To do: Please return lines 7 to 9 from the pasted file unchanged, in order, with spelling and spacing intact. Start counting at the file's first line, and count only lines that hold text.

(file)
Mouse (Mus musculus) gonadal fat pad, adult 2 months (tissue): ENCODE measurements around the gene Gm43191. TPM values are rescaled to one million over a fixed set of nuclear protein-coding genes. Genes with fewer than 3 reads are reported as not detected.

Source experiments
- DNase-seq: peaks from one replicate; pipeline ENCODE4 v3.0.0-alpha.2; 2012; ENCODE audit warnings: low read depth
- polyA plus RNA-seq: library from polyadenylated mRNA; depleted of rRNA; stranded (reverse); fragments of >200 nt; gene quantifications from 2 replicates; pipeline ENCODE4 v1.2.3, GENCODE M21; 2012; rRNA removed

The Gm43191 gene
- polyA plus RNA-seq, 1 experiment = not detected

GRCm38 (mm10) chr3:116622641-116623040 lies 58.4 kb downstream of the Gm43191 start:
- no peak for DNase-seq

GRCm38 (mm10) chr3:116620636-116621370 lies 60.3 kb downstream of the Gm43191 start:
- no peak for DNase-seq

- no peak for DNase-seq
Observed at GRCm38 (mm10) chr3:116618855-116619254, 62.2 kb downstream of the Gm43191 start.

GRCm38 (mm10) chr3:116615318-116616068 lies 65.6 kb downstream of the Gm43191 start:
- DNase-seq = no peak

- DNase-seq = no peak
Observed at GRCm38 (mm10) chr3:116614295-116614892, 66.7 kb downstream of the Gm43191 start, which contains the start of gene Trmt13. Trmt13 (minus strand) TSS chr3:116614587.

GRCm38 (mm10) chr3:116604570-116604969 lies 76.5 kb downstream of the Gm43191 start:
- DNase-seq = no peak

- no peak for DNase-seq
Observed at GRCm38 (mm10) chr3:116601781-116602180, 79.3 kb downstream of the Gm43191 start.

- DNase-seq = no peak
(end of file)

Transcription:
GRCm38 (mm10) chr3:116622641-116623040 lies 58.4 kb downstream of the Gm43191 start:
- no peak for DNase-seq

GRCm38 (mm10) chr3:116620636-116621370 lies 60.3 kb downstream of the Gm43191 start: